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Habitat suitability of Japanese knotweed.Model predictions of habitat suitability based on the environmental and anthropogenic factors in Table 1.
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pone-0001635-g002: Habitat suitability of Japanese knotweed.Model predictions of habitat suitability based on the environmental and anthropogenic factors in Table 1.

Mentions: The spatial distribution of counties with high probabilities of Japanese knotweed is aggregated in the Northeast, Great Lakes region, and Pacific Northwest (Figure 2). Appalachia, from Alabama to Pennsylvania, also has moderately high probabilities of a Japanese knotweed invasion. However, the interior of the contiguous US has a very low (<25%) habitat suitability (Figure 2). Interestingly, despite several dozen counties in the Mid-Atlantic and southeastern Midwest with a Japanese knotweed population, the habitat suitability is very low.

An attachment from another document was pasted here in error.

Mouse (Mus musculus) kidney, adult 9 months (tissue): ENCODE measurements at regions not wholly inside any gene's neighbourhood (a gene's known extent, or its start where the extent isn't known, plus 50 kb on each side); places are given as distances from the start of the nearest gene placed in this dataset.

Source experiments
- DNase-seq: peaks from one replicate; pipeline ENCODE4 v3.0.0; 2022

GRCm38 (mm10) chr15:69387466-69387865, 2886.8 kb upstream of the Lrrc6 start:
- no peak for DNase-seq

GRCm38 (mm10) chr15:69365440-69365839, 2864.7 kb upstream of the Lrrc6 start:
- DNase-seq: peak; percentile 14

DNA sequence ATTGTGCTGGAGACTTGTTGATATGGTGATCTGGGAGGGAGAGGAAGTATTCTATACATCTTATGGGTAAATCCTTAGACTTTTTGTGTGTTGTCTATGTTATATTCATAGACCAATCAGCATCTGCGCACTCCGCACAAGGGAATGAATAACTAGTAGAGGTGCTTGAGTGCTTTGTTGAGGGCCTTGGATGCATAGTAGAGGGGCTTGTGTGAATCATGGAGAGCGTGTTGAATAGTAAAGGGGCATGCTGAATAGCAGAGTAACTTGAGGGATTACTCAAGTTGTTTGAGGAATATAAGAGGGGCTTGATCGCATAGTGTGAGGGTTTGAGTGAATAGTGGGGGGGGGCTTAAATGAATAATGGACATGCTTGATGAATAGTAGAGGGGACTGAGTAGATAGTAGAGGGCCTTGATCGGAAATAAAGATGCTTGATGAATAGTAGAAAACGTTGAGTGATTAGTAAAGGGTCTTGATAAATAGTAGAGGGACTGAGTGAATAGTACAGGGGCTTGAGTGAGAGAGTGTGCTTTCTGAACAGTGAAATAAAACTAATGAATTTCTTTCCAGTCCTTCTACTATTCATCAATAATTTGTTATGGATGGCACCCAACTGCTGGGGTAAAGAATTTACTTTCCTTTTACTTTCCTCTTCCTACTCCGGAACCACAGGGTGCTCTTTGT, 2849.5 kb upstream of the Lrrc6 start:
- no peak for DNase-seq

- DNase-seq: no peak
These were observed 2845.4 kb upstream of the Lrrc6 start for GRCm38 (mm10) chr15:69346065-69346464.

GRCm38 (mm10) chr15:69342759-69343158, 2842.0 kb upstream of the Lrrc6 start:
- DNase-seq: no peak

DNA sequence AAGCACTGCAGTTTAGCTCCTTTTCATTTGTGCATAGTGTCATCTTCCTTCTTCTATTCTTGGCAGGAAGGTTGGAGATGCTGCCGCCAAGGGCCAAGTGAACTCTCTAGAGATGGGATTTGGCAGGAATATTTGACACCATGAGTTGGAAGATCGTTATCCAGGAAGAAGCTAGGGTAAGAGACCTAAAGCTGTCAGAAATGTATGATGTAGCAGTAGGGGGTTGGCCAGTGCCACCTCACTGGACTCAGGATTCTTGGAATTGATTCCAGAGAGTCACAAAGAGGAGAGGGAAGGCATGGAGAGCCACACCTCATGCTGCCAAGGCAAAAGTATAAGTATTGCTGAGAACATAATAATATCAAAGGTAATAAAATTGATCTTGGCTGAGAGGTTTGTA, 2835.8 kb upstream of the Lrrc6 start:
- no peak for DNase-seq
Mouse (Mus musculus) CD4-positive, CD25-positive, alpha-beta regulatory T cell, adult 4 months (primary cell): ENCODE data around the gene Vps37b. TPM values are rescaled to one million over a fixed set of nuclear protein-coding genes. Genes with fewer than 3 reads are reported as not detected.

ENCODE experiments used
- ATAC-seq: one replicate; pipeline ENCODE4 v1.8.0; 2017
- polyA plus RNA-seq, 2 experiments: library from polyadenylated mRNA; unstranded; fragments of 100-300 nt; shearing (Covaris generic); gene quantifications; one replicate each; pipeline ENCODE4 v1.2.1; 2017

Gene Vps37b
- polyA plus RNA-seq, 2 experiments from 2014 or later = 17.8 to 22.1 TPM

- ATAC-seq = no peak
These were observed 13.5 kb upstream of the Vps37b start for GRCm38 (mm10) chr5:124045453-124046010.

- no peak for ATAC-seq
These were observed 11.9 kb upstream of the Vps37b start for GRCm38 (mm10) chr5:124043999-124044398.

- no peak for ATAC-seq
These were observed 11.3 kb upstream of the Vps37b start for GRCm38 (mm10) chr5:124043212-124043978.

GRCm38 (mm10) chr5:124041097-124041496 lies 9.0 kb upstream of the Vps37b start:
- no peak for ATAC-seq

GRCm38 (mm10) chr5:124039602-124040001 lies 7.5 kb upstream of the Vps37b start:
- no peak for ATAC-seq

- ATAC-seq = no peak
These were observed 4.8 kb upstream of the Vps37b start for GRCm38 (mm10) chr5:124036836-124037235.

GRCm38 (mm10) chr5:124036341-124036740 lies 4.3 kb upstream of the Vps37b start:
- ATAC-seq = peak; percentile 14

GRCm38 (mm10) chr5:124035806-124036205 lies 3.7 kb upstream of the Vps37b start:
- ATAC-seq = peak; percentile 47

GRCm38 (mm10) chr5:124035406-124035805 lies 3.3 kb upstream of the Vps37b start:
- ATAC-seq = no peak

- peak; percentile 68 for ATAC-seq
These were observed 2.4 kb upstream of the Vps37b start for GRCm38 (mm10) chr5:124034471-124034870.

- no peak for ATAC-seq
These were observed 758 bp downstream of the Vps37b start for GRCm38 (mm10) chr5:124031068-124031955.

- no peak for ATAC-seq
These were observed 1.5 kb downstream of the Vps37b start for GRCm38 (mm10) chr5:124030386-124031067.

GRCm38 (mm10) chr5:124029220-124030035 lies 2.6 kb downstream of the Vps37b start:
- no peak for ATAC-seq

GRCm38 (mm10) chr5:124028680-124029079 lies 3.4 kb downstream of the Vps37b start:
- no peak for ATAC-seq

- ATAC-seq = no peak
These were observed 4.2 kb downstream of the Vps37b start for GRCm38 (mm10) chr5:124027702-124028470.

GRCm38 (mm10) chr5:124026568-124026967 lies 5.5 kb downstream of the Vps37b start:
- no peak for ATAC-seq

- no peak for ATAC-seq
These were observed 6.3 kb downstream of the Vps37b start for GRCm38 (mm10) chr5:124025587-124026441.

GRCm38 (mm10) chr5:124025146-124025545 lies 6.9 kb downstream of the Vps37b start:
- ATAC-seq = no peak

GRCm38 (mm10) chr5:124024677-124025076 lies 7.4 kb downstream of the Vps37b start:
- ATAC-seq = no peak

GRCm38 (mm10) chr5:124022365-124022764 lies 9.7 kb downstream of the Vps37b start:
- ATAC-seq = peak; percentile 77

Revealing historic invasion patterns and potential invasion sites for two non-native plant species.

Barney JN, Whitlow TH, Lembo AJ - PLoS ONE (2008)

Habitat suitability of Japanese knotweed.Model predictions of habitat suitability based on the environmental and anthropogenic factors in Table 1.
© Copyright Policy
Related In: Results  -  Collection

Show All Figures
getmorefigures.php?uid=PMC2238797&req=5

pone-0001635-g002: Habitat suitability of Japanese knotweed.Model predictions of habitat suitability based on the environmental and anthropogenic factors in Table 1.
Mentions: The spatial distribution of counties with high probabilities of Japanese knotweed is aggregated in the Northeast, Great Lakes region, and Pacific Northwest (Figure 2). Appalachia, from Alabama to Pennsylvania, also has moderately high probabilities of a Japanese knotweed invasion. However, the interior of the contiguous US has a very low (<25%) habitat suitability (Figure 2). Interestingly, despite several dozen counties in the Mid-Atlantic and southeastern Midwest with a Japanese knotweed population, the habitat suitability is very low.